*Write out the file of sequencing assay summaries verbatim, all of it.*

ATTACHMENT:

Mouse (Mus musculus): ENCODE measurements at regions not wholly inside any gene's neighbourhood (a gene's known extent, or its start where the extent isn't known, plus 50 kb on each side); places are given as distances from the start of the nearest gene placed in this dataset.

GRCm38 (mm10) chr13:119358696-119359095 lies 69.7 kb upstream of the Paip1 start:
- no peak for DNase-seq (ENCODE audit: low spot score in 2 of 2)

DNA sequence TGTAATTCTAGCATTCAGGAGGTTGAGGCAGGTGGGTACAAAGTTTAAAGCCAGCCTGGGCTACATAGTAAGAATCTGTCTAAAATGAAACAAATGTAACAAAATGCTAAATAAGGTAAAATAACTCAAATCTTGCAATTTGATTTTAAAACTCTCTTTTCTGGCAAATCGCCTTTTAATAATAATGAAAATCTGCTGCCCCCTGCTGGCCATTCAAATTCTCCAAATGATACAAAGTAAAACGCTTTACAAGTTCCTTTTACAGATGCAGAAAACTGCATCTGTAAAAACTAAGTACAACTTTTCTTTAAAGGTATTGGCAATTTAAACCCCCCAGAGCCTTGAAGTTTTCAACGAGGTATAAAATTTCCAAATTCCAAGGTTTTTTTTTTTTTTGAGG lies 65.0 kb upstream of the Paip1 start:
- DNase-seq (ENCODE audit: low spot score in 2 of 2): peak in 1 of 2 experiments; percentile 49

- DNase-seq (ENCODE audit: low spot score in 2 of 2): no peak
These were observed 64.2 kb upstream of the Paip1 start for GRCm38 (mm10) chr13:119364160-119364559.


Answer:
Mouse (Mus musculus): ENCODE measurements at regions not wholly inside any gene's neighbourhood (a gene's known extent, or its start where the extent isn't known, plus 50 kb on each side); places are given as distances from the start of the nearest gene placed in this dataset.

GRCm38 (mm10) chr13:119358696-119359095 lies 69.7 kb upstream of the Paip1 start:
- no peak for DNase-seq (ENCODE audit: low spot score in 2 of 2)

DNA sequence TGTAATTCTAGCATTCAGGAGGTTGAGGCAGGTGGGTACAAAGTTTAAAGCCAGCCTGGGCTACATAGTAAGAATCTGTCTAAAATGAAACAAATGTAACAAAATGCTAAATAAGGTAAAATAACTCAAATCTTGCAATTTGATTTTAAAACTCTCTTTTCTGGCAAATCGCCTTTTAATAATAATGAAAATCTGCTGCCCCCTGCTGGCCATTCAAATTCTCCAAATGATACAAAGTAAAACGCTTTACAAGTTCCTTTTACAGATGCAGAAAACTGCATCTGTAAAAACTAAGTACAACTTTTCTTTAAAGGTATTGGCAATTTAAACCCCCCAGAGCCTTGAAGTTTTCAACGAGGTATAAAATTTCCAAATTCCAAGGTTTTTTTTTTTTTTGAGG lies 65.0 kb upstream of the Paip1 start:
- DNase-seq (ENCODE audit: low spot score in 2 of 2): peak in 1 of 2 experiments; percentile 49

- DNase-seq (ENCODE audit: low spot score in 2 of 2): no peak
These were observed 64.2 kb upstream of the Paip1 start for GRCm38 (mm10) chr13:119364160-119364559.